Abstract

Composite textile materials, created from a blend of different fibers, have long been used to engineer the properties and performance of fabrics to combine comfort with functionality, such as to create materials with differing optical properties. Some changes to the optical properties of materials in the infrared are subtle and difficult to measure. We present a measurement technique, experimental apparatus, and associated data analysis procedure for detecting small changes in the emissivity of fabrics in the mid-infrared wavelength range (7.5–14 µm). Using this technique, we demonstrate that the emissivity of polyester fabric can be engineered controllably via the inclusion of ceramic microparticles within the fabric fibers.

© 2016 Optical Society of America

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References

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  1. S. B. Warner, Fiber Science (Prentice Hall, 1995), pp. 213–229.
  2. W. H. Hills, “Apparatus for making profiled multi-component yarns,” US Patent, No: 5344297 (1994).
  3. X. Hu, M. Tian, L. Qu, S. Zhu, and G. Han, “Multifunctional cotton fabrics with graphene/polyurethane coatings with far-infrared emission, electrical conductivity, and ultraviolet-blocking properties,” Carbon 95, 625–633 (2015).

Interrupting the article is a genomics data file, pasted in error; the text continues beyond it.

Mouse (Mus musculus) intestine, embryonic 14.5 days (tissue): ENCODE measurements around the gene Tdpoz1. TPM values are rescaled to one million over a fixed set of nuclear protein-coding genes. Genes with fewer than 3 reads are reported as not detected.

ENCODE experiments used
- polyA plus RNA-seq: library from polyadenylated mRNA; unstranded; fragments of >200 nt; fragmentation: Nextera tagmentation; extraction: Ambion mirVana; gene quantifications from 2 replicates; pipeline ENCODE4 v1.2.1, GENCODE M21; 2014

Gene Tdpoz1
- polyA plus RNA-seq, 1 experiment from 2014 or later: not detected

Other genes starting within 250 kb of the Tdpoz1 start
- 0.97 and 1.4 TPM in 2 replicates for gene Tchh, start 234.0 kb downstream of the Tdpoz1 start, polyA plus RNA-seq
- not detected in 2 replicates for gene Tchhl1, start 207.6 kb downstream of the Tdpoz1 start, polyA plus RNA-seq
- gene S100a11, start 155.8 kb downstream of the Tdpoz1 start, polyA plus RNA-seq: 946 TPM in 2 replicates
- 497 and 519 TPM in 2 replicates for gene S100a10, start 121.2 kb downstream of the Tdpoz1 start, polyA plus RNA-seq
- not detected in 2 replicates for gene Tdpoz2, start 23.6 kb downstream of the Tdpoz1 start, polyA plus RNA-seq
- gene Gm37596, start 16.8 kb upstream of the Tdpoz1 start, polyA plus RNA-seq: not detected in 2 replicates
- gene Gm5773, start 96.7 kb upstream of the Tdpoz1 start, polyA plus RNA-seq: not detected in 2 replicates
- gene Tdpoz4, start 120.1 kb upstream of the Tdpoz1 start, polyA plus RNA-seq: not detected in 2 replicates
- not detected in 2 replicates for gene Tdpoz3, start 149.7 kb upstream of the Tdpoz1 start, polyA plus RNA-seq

[Crossref]
  4. ISO 20473:2007(E), Optics and Photonics – Spectral Bands, (International Organization for Standardization, 2007).
  5. F. P. Incropera and D. P. Dewitt, Fundamentals of Heat and Mass Transfer, 5th ed (John Wiley & Sons, 2002), pp. 713–717.
  6. D. D. Horinek and M. E. Foumberg, “Lightweight x-ray and gamma radiation shielding fibers and compositions,” US Patent Application Publication, No: 2013/0045382 A1 (2013).
  7. ASTM D1777–96 (2015), Standard Test Method for Thickness of Textile Materials, (ASTM International, 2015).
  8. ASTM D3776 / D3776M–09 (2013), Standard Test Methods for Mass Per Unit Area (Weight) of Fabric, (ASTM International, 2013).
  9. S. Schleimann-Jensen and K. Forsberg, New Test Method for Determination of Emissivity and Reflection Properties of Protective Materials Exposed to Radiant Heat (ASTM International, 1986).

2015 (1)

X. Hu, M. Tian, L. Qu, S. Zhu, and G. Han, “Multifunctional cotton fabrics with graphene/polyurethane coatings with far-infrared emission, electrical conductivity, and ultraviolet-blocking properties,” Carbon 95, 625–633 (2015).
[Crossref]

Han, G.

X. Hu, M. Tian, L. Qu, S. Zhu, and G. Han, “Multifunctional cotton fabrics with graphene/polyurethane coatings with far-infrared emission, electrical conductivity, and ultraviolet-blocking properties,” Carbon 95, 625–633 (2015).
[Crossref]

Hu, X.

X. Hu, M. Tian, L. Qu, S. Zhu, and G. Han, “Multifunctional cotton fabrics with graphene/polyurethane coatings with far-infrared emission, electrical conductivity, and ultraviolet-blocking properties,” Carbon 95, 625–633 (2015).
[Crossref]

Qu, L.

X. Hu, M. Tian, L. Qu, S. Zhu, and G. Han, “Multifunctional cotton fabrics with graphene/polyurethane coatings with far-infrared emission, electrical conductivity, and ultraviolet-blocking properties,” Carbon 95, 625–633 (2015).
[Crossref]

Tian, M.

X. Hu, M. Tian, L. Qu, S. Zhu, and G. Han, “Multifunctional cotton fabrics with graphene/polyurethane coatings with far-infrared emission, electrical conductivity, and ultraviolet-blocking properties,” Carbon 95, 625–633 (2015).
[Crossref]

Zhu, S.